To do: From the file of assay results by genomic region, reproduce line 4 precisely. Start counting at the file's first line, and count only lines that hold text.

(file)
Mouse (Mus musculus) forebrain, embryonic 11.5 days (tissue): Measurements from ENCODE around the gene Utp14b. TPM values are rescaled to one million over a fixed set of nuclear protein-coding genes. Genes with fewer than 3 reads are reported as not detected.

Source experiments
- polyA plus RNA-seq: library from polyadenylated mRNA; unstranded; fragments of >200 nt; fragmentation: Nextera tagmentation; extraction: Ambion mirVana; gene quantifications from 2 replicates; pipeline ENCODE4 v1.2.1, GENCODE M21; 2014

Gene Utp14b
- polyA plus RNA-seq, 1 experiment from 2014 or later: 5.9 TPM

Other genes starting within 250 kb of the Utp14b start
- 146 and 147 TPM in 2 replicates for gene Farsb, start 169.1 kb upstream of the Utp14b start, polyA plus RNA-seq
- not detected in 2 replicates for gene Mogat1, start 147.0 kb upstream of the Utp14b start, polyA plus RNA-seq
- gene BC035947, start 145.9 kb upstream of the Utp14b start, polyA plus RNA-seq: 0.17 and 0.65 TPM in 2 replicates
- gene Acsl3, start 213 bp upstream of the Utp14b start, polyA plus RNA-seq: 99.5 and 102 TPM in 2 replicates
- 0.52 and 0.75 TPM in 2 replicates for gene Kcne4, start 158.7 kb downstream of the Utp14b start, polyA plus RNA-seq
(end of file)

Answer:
Gene Utp14b